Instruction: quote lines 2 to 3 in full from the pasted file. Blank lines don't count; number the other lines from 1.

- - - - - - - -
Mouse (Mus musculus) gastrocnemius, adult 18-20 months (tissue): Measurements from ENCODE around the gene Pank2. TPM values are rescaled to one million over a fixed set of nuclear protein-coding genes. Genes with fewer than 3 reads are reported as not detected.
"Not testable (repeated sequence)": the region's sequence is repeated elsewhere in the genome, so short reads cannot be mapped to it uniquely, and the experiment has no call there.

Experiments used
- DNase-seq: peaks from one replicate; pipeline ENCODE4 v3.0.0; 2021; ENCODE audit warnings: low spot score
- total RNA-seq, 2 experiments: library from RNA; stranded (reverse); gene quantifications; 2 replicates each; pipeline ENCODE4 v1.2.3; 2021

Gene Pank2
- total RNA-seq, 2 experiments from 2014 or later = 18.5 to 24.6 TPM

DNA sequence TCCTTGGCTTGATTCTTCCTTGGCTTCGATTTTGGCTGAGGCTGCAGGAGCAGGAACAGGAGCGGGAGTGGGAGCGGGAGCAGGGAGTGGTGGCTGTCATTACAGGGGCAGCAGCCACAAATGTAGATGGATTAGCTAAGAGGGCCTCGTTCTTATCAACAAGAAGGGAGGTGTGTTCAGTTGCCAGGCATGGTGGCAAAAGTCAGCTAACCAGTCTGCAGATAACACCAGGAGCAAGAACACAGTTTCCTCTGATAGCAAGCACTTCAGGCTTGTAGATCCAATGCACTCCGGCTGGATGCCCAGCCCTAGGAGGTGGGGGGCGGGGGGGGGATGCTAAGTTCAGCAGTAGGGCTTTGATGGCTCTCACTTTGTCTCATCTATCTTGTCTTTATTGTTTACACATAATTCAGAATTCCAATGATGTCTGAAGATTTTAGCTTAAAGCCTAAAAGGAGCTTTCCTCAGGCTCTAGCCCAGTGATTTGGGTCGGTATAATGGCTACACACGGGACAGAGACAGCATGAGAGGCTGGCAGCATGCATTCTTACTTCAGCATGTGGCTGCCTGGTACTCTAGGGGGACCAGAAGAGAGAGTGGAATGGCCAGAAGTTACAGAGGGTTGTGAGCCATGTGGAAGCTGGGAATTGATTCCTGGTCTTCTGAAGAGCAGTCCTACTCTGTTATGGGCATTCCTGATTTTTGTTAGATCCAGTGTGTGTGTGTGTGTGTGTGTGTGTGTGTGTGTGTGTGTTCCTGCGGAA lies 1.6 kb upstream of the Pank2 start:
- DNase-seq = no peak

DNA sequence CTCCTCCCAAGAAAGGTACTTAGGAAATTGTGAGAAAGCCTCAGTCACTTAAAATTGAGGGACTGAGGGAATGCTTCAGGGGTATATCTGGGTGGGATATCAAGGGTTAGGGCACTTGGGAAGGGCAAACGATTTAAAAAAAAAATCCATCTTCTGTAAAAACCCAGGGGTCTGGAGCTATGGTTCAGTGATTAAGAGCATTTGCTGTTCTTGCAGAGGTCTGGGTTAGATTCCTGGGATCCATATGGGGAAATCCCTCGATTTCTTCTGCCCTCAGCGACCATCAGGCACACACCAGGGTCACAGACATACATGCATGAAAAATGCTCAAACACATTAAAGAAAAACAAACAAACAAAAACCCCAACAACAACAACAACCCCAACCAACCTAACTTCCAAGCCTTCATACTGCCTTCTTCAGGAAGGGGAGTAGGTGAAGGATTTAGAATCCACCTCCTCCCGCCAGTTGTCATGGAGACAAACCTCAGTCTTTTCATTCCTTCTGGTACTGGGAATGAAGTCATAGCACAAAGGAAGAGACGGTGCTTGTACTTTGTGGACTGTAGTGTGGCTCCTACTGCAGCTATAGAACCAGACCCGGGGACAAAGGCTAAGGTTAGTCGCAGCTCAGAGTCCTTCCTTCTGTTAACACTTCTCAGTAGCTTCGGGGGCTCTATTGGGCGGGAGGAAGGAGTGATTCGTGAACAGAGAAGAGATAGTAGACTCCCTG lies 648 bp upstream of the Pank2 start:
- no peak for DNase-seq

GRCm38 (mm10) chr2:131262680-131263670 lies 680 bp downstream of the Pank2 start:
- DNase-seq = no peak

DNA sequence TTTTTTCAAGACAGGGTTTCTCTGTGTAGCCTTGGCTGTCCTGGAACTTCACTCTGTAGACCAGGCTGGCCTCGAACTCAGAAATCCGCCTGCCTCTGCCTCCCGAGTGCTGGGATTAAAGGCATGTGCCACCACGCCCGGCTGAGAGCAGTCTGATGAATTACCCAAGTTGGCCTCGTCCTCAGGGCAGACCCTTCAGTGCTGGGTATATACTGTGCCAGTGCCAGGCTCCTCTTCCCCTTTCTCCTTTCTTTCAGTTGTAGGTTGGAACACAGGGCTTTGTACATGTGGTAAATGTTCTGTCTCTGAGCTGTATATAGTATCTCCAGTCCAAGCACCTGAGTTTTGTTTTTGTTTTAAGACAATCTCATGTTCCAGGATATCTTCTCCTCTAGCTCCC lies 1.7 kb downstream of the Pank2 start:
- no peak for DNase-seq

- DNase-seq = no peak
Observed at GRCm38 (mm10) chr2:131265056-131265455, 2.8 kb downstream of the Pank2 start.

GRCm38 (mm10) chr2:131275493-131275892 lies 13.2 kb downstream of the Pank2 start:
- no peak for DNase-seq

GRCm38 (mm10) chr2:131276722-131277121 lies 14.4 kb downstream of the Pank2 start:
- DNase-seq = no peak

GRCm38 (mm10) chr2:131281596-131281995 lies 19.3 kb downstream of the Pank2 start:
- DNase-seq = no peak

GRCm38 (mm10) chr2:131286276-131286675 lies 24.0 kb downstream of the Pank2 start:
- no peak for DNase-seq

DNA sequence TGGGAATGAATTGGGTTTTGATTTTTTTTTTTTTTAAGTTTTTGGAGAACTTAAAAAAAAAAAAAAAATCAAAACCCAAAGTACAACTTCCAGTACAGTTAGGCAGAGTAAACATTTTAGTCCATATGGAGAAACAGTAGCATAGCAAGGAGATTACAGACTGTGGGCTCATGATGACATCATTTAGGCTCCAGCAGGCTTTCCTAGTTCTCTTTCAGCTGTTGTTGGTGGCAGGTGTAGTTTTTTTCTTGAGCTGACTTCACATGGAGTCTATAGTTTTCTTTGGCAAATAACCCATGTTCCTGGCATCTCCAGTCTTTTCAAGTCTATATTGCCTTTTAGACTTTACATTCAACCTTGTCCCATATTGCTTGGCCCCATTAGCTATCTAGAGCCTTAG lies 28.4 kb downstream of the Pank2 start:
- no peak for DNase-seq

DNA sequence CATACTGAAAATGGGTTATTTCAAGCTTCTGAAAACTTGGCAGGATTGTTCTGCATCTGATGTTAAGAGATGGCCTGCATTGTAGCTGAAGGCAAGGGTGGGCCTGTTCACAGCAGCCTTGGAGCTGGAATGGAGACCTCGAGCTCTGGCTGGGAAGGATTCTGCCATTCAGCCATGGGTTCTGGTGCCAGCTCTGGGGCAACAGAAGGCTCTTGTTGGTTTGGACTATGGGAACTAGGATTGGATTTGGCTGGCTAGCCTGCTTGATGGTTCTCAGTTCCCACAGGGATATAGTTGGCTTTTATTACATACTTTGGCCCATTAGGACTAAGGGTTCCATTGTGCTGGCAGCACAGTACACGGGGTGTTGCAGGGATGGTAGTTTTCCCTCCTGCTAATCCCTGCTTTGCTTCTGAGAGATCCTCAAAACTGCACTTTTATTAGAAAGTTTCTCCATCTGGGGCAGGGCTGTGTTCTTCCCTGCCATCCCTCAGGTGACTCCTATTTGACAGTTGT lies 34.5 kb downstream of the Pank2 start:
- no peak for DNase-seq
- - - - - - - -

"Not testable (repeated sequence)": the region's sequence is repeated elsewhere in the genome, so short reads cannot be mapped to it uniquely, and the experiment has no call there.

Experiments used